Just question: Is there any way to completely remove all events of an object, e.g. a div?

EDIT: I'm adding per div.addEventListener('click',eventReturner(),false); an event.

function eventReturner() {
    return function() {

EDIT2: I found a way, which is working, but not possible to use for my case:

var returnedFunction;
function addit() {
    var div = document.getElementById('div');
    returnedFunction = eventReturner();
    div.addEventListener('click',returnedFunction,false); //You HAVE to take here a var and not the direct call to eventReturner(), because the function address must be the same, and it would change, if the function was called again.
function removeit() {
    var div = document.getElementById('div');
  • How do you attach the events? – Felix Kling Dec 8 '10 at 10:14
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    The title asks about the elements of the object, while the actual question asks about the events. Do you want to remove the child elements or the events? – Pär Wieslander Dec 8 '10 at 10:17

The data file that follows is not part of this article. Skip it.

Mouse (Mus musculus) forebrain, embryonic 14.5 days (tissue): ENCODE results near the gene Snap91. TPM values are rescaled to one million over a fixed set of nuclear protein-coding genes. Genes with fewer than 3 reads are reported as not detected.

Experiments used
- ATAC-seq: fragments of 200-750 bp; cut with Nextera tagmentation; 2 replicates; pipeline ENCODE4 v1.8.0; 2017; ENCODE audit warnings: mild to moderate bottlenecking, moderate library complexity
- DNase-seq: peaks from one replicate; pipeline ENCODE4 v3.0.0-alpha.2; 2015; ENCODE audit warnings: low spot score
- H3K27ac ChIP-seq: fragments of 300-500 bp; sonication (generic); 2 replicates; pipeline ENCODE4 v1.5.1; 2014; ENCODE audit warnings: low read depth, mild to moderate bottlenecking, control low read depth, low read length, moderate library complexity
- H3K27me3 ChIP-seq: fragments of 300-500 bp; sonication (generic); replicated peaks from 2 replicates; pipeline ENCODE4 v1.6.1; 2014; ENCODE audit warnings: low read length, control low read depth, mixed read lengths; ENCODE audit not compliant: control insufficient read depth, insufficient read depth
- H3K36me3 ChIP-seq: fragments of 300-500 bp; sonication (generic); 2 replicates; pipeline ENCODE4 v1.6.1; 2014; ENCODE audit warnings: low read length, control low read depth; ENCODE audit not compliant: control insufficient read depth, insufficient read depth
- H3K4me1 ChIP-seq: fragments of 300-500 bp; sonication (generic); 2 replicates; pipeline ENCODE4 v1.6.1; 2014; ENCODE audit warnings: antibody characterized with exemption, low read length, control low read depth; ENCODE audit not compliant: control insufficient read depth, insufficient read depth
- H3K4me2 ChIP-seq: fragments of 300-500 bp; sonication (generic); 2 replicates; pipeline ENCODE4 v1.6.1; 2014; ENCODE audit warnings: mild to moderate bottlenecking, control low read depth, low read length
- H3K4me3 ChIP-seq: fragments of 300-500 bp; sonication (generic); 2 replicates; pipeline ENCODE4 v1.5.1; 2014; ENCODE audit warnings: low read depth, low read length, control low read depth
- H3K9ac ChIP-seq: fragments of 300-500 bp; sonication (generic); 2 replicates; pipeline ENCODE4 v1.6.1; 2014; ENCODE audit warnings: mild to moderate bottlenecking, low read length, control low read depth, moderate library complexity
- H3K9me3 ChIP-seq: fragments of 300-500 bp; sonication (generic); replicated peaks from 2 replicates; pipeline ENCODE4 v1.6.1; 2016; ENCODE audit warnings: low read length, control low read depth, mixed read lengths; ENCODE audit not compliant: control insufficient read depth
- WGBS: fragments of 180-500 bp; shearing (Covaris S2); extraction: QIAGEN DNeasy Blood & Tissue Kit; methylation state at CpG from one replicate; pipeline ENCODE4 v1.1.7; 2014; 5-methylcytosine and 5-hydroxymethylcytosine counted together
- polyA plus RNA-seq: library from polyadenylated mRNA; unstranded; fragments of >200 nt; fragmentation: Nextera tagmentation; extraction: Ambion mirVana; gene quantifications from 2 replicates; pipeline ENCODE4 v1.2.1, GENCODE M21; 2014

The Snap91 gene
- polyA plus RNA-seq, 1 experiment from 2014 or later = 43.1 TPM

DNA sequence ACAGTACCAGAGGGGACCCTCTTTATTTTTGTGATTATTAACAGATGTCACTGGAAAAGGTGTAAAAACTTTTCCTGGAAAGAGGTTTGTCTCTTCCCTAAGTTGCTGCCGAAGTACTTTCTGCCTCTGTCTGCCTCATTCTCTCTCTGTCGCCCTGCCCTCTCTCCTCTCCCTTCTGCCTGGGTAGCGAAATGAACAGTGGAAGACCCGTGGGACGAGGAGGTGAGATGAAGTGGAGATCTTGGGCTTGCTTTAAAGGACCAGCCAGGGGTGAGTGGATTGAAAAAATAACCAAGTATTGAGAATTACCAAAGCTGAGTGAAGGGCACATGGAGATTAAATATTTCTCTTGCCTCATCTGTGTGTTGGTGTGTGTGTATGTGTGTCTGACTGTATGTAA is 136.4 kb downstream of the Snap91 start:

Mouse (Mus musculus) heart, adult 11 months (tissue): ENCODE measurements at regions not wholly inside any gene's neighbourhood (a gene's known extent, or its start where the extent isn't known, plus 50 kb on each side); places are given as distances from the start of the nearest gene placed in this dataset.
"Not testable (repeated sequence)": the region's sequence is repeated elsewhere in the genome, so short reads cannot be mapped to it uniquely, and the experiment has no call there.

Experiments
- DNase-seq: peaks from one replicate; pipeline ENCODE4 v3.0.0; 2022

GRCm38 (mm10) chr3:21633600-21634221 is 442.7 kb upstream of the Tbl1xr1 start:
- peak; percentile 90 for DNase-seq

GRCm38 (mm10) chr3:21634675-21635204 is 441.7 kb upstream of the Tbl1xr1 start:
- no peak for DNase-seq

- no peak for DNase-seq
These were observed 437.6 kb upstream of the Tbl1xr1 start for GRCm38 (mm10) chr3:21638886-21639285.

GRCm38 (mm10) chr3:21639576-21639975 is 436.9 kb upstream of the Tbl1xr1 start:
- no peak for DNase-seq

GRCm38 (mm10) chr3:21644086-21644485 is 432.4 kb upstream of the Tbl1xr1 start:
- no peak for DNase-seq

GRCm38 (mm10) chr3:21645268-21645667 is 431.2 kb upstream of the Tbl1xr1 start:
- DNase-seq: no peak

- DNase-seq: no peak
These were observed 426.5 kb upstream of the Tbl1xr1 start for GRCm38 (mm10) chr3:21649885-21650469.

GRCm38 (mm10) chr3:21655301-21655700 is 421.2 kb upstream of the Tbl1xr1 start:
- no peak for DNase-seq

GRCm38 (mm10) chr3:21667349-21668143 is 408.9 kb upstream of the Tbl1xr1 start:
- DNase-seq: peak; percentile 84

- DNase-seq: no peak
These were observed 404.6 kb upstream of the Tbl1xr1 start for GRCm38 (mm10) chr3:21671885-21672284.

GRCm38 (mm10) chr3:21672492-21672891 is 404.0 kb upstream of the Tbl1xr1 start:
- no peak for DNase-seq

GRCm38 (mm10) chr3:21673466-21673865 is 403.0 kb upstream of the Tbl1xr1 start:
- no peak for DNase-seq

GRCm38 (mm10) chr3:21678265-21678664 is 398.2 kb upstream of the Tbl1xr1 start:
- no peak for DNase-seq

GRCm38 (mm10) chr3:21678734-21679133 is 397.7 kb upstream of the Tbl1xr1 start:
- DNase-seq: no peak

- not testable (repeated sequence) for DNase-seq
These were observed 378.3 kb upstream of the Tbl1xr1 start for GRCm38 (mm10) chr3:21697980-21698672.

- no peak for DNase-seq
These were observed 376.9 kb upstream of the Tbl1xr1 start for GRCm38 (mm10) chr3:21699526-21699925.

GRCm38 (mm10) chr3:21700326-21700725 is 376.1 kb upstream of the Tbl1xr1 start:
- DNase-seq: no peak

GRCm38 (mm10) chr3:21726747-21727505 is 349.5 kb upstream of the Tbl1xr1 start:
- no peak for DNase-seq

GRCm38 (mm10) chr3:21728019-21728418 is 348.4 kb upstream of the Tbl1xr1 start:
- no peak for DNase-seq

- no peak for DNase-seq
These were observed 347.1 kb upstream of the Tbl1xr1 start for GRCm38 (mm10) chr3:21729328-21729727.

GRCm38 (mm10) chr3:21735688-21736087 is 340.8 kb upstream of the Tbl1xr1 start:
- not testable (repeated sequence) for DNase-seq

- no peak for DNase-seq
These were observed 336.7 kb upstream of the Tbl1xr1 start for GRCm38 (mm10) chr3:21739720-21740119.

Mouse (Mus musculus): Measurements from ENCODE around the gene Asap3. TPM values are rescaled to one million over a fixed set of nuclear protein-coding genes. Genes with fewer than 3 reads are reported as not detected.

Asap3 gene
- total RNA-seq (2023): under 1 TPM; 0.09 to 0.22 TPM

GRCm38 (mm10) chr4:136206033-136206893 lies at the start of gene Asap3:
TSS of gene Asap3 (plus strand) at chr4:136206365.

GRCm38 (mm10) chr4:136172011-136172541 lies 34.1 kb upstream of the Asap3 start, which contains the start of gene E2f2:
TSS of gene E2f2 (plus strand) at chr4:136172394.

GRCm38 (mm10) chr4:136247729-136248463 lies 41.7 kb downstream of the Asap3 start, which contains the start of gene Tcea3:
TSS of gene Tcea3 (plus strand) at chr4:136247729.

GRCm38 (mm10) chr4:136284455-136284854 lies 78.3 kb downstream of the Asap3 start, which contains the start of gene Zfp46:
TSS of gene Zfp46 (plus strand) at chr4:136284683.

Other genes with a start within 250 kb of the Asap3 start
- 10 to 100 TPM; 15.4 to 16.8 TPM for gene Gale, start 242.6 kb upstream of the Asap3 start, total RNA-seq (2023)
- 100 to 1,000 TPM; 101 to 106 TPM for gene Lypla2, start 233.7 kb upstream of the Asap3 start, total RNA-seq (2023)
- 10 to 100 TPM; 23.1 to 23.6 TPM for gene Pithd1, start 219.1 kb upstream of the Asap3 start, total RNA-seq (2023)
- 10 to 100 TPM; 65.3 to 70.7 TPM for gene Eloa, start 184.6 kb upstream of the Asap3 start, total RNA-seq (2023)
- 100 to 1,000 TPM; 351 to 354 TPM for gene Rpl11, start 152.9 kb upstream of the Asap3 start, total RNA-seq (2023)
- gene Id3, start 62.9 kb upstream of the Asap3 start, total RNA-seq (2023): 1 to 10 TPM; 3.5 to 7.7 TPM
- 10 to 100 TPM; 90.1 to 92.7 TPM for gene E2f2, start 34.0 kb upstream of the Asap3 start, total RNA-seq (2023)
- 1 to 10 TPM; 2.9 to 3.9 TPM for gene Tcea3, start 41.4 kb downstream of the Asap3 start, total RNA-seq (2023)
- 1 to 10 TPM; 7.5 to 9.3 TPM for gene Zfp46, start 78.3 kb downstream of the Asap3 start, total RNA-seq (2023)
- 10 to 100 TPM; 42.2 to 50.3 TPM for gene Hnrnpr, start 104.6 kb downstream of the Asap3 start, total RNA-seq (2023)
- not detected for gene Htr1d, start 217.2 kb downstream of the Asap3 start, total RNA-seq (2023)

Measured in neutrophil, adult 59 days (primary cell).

• oh d*mn, that was cause i've been thinking at something else when i wrote that... i'm caring about the events – Florian Müller Dec 8 '10 at 10:18
  • I don't know the exact case but in some cases as a workaround you could use the 'on*' methods (as div.onclick = function), which always works with a single listener and is easy to remove as div.onclick=null. Of course you should not use addEventListener in this case altogether as it will add a separate listener different from the one in onclick. – venimus Mar 14 '17 at 9:19
up vote 69 down vote accepted